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cheryl and ken elmore (plaintiffs) vs. smith & nephew filed 10/17/12 in the united states district court for the northern district of illinois- eastern division : case 1:12 – cv – 08347 document # 1. – Google Search.

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IN THE UNITED STATES DISTRICT COURT FOR THE NORTHERN DISTRICT OF ILLINOIS—EASTERN DIVISION CHERYL ELMORE and KEN) ELMORE, )) Plaintiffs, )) Case No. vs. )) JURY DEMANDED SMITH & NEPHEW, INC.,a) Delaware corporation, )) Defendant.) COMPLAINT Plaintiffs, CHERYL ELMORE and KEN ELMORE, by their counsel, David A. Axelrod, Stacey L. Leinheiser, and Jason M. Kleinman, for their Complaint against Defendant, SMITH & NEPHEW, INC., a Delaware corporation, state as follows:

GENERAL ALLEGATIONS Nature of the Case

This is a strict products liability, negligence, and loss of consortium action arising out of Defendant Smith & Nephew’s violations of various sections of the Federal Code of Regulations and the damages suffered by Plaintiffs, Cheryl Elmore (“Cheryl”) and Ken Elmore (“Ken”) as a result thereof. Cheryl had a Smith & Nephew, Inc. Birmingham Hip Resurfacing System (“BHR”) implanted in her right hip on October 17, 2008.

Due to design and/or manufacturing defects with the BHR, Cheryl endured a tremendous amount of pain and suffering, required the explantation of her BHR implant, and has suffered serious and permanent injuries. Parties

2. Plaintiff, Cheryl, is a resident and citizen of Montgomery County, Illinois.

3. Plaintiff, Ken, is a resident and citizen of Montgomery County, Illinois. Case: 1:12-cv-08347

Defendant, Smith & Nephew, Inc. (“Smith & Nephew”) is a Delaware corporation with its principal place of business located in Shelby County, Tennessee. Smith & Nephew does business and maintains an agent in Illinois.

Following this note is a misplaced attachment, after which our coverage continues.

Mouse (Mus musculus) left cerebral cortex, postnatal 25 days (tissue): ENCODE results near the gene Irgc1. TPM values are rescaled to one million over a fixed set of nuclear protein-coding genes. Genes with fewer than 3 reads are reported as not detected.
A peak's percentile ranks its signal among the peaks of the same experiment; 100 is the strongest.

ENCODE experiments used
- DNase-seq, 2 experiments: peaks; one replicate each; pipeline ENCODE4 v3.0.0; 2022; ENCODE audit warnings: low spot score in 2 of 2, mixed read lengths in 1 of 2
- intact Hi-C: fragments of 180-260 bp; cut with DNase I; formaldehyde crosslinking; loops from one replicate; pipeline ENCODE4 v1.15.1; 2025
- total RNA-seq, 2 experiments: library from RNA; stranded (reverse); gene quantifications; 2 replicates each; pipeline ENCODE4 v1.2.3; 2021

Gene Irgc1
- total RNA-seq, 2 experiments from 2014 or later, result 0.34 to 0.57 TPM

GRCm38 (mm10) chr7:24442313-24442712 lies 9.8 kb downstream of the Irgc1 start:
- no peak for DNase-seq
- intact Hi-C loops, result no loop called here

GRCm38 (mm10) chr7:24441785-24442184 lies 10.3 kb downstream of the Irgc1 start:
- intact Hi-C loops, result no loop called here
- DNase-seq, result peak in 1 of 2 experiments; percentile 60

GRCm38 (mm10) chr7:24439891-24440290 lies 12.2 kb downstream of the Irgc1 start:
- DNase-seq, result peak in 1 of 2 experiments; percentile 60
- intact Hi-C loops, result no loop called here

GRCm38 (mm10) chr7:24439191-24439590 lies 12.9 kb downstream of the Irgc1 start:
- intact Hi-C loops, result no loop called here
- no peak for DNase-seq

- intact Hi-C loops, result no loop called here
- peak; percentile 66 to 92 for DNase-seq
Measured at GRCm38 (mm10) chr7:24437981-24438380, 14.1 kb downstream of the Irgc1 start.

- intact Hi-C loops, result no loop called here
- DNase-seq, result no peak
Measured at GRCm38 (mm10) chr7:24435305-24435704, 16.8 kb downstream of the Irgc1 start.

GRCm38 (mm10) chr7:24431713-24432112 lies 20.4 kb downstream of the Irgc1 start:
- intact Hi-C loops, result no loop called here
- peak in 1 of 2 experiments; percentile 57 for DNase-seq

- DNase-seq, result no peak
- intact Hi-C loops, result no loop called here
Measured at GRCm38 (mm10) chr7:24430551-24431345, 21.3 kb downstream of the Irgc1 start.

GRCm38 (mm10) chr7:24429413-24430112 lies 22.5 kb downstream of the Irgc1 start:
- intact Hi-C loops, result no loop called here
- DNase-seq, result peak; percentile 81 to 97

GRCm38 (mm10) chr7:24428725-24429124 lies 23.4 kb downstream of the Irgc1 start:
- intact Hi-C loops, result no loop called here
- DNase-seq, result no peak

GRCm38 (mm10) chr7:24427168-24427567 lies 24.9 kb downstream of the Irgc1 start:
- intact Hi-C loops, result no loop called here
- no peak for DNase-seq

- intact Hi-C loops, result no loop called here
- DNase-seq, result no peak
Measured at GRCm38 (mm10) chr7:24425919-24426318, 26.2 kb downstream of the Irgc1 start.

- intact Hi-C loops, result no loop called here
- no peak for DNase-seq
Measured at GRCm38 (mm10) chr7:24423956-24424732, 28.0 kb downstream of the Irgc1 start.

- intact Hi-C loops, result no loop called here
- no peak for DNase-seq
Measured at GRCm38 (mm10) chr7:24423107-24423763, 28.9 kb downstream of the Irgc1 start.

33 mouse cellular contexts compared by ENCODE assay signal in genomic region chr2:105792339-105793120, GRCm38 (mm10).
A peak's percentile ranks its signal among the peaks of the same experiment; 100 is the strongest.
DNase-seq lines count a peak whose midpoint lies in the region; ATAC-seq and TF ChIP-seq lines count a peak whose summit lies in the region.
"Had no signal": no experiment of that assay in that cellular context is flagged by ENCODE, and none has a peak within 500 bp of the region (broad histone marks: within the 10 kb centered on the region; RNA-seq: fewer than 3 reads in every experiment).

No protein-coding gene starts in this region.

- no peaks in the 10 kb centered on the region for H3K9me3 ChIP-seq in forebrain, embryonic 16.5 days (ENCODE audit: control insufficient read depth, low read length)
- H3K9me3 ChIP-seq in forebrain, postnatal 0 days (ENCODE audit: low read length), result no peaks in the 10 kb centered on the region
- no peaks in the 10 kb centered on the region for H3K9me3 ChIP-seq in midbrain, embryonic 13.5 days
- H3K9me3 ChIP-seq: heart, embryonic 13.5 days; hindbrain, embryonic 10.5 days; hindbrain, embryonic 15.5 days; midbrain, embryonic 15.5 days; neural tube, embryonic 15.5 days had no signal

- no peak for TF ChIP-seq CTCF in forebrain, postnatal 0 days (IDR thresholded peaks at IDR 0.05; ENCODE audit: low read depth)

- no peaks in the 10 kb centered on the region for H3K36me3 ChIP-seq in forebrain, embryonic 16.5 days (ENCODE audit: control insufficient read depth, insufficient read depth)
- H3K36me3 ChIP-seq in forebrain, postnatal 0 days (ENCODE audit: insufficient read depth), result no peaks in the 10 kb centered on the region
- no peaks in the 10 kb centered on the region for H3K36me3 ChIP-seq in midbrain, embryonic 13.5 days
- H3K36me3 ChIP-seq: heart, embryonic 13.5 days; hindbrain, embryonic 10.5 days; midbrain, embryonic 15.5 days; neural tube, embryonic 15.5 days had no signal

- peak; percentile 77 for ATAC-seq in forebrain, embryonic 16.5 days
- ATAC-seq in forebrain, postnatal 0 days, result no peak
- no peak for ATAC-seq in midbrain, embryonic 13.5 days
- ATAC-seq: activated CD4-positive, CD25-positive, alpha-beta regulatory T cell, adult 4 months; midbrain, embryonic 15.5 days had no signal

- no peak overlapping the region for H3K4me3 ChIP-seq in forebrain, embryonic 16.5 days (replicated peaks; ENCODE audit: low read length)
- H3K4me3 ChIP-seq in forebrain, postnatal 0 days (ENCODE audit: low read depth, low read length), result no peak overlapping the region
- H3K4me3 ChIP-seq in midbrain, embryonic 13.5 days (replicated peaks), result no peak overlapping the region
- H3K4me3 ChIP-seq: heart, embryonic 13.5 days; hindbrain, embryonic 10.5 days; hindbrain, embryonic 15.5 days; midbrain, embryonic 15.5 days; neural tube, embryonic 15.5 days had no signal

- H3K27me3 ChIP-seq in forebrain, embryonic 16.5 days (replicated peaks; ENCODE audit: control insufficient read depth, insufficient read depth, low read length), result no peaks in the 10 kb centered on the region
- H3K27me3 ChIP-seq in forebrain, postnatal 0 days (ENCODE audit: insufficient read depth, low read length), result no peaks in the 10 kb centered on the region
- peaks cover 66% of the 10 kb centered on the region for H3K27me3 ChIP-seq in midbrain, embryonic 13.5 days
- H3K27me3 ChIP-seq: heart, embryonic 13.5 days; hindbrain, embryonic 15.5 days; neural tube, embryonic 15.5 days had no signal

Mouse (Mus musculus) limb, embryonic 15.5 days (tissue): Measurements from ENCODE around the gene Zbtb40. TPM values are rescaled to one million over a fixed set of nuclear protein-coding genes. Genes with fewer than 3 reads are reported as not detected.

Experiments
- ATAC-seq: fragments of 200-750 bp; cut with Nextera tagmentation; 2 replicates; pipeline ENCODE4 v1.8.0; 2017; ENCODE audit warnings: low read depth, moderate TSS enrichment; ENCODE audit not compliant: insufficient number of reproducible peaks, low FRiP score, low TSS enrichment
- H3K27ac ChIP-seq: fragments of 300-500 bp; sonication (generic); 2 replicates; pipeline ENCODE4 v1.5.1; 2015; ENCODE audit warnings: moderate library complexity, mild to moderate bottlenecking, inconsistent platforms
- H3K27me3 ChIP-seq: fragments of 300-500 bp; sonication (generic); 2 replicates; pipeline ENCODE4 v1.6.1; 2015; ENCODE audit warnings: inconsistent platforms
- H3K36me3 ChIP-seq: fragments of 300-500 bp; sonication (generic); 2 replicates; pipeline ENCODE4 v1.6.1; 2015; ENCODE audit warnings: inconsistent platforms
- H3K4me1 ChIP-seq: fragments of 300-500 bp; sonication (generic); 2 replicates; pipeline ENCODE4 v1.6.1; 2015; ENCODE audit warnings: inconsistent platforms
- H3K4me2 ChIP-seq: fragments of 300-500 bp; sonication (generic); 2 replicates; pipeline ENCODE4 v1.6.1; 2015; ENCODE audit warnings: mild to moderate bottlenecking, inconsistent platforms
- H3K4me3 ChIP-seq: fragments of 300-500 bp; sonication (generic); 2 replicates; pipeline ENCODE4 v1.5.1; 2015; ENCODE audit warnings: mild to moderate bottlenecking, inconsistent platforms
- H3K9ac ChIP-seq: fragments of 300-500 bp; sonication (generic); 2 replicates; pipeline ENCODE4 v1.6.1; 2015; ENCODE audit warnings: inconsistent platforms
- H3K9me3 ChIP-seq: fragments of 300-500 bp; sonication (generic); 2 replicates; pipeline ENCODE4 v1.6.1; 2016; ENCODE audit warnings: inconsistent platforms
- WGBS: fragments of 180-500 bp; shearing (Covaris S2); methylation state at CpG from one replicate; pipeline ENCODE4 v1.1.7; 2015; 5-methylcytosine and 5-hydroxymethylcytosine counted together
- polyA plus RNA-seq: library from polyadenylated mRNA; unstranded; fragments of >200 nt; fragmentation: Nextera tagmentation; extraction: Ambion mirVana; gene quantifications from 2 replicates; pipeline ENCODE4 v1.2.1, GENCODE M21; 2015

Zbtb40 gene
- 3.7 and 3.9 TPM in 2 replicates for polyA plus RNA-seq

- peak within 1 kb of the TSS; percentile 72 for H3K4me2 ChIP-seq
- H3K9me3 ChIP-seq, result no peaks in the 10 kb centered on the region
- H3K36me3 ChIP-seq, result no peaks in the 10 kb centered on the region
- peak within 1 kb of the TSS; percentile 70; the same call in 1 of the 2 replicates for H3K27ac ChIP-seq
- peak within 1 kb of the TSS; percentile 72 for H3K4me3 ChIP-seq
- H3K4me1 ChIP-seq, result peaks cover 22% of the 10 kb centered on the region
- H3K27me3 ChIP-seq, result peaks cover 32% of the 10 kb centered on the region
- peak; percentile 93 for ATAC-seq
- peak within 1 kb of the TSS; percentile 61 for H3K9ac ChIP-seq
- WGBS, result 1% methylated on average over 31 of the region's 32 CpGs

The address of the registered agent for Smith & Nephew in Illinois is 208 S. LaSalle Street, Suite 814, Chicago, Cook County, Illinois 60604. Jurisdiction and Venue

5. Jurisdiction in this case arises under 28 U. S.C. § 1332, based on diversity of citizenship between the Plaintiffs and the Defendant, and the amount in controversy exceeding seventy-five thousand dollars ($75,000.00) exclusive of interest and costs.

6. Smith & Nephew has transacted business in Illinois, committed tortious acts in Illinois, made or performed contracts in Illinois, made promises substantially connected to Illinois, and maintains its registered agent in Chicago, Illinois. Therefore, this court has personal jurisdiction over the Defendant pursuant to the Illinois long arm statute, 735 ILCS 5/2-209, subparagraphs (1), (2), and (7).

7. Venue is proper in this judicial district pursuant to 28 U. S.C. § 1391(a) and (c) because Smith & Nephew conducts business and sales activity in this judicial district and maintains its registered agent in Chicago, Illinois, and thus is subject to personal jurisdiction in this judicial district. Factual Background

8. Smith & Nephew, among other things, is a developer and manufacturer of joint replacement systems. Smith & Nephew’s orthopaedics division is located at 1450 E. Brooks Road, Memphis, Tennessee.

9. Since 2006, Smith & Nephew has manufactured and introduced or delivered for introduction into interstate commerce the BHR.

10. The BHR is a metal-on-metal hip resurfacing prosthesis. It is comprised of two components, a stemmed femoral head and a hemispherical acetabular cup.

11. As required by law, before commercially distributing the BHR in the United States, Smith & Nephew submitted an application for premarket approval (“PMA”) of the device to the Secretary of Health and Human Services and, on May 9, 2006, the Food and Drug Administration (“FDA”) completed its review of Smith and Nephew’s PMA application for the BHR. Based on the materials submitted by Smith & Nephew, the FDA conditionally approved the BHR for commercial distribution.